Poor design (Too small for the flow).
If you have an emergency, such as sewage backing up into the house, and you cannot fix it yourself, call a certified installer. Depending on the specific cause(s) of your problem, you may need a qualified professional involved to make further repairs or changes to the existing system, or to select/design a new system. You can also contact the nearest Department of Environment office for advice on how to solve the problem.
An Ounce of Prevention is Worth a Pound of Cure!
Here are a few quick Do’s and Don’ts to ensure your septic system stays healthy and lasts for a long time.
- Do have your septic tank pumped out regularly.
- Do spread automatic washer use over the week rather than many loads on one day.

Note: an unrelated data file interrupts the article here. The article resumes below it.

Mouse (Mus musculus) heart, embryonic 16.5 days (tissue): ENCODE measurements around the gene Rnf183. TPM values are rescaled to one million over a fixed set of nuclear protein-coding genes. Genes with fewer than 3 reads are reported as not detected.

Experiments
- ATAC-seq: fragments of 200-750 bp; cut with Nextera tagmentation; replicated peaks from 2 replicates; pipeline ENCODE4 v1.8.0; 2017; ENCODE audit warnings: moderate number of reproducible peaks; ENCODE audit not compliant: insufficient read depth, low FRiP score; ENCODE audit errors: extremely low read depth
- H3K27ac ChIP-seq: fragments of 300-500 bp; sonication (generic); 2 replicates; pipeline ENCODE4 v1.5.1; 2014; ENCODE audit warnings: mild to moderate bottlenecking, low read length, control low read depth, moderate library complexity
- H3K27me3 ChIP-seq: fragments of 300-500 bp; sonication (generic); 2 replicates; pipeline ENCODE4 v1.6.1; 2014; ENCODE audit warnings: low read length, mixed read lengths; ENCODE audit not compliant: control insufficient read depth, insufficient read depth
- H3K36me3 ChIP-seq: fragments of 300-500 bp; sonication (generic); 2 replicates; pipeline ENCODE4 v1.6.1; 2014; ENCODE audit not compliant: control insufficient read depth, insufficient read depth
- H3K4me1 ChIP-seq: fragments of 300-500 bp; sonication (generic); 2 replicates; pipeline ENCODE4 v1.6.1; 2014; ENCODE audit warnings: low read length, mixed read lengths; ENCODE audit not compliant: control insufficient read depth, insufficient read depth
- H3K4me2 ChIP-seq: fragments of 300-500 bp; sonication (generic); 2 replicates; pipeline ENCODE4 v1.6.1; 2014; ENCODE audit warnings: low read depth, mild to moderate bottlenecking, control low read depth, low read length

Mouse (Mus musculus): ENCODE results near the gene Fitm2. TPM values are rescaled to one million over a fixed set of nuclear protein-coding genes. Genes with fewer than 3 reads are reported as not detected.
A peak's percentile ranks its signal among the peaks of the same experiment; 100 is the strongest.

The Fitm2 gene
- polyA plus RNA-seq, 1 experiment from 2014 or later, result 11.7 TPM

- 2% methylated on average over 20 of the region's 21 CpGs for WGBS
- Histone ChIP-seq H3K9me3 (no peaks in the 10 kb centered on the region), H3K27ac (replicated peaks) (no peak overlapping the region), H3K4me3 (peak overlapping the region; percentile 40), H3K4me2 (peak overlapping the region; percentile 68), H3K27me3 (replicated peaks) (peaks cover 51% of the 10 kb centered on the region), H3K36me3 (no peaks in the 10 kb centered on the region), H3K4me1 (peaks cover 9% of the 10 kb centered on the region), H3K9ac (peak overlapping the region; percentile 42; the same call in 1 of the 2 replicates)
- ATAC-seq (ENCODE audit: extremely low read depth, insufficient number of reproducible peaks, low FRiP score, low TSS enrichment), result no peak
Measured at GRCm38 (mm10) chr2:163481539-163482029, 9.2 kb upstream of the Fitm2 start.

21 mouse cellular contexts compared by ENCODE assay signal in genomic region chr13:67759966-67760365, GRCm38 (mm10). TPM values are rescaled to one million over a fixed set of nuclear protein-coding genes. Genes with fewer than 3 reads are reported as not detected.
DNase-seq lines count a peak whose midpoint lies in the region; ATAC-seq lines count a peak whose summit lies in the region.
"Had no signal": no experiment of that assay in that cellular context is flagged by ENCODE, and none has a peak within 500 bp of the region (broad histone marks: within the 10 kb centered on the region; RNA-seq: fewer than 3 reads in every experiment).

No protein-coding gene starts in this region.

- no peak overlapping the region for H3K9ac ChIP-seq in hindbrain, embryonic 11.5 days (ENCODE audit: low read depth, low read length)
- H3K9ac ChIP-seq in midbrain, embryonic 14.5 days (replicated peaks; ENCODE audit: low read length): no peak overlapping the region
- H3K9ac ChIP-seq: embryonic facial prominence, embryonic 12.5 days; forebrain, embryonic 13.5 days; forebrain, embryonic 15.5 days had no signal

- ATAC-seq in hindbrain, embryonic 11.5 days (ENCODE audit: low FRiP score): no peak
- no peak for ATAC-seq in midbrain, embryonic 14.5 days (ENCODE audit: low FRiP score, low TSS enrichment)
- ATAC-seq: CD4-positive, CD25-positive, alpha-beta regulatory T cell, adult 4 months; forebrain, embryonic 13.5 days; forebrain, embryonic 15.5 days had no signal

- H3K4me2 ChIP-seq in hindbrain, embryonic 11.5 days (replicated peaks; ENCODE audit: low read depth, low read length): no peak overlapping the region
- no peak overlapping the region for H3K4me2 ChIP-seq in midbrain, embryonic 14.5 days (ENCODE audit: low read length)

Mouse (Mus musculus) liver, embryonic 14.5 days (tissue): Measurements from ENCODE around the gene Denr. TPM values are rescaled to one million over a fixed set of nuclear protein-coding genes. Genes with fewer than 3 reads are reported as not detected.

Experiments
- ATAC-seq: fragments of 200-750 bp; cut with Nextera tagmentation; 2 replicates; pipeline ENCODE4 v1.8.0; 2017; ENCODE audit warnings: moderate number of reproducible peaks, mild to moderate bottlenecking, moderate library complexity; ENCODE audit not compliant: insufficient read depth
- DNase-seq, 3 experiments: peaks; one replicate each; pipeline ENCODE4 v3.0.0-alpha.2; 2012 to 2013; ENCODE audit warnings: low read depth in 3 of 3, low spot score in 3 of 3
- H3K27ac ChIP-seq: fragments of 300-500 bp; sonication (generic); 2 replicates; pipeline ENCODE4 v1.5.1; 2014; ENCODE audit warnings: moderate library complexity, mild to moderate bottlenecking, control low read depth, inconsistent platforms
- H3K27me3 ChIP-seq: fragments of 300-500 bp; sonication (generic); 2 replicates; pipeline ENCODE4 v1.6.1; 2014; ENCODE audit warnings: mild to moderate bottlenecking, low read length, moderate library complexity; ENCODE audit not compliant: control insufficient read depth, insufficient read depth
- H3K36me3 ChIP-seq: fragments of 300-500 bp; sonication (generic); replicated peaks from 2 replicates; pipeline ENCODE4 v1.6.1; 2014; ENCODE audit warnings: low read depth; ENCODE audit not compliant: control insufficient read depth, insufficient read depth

- Do make a permanent record of where the key parts of your system are located for future maintenance, such as tank pump outs or field repairs.
- Do keep records of pump outs and maintenance.
- Do use water conserving devices where possible. Low flush toilets and shower heads are commonly available.
- Do have manually cleaned lint traps on your automatic washer.
- Do check any pumps, siphons, or other moving parts of your system regularly.
- Do remove or prevent trees with large root systems growing near the disposal field.
- Do maintain a healthy grass cover over the disposal field to use some of the water and to prevent erosion.
- Do keep surface water from upslope or from roof drains away from the disposal field.
- Do compost your kitchen waste.
- Don’t overload the system with high volumes of water.
- Don’t connect basement sump pumps to the on-site system.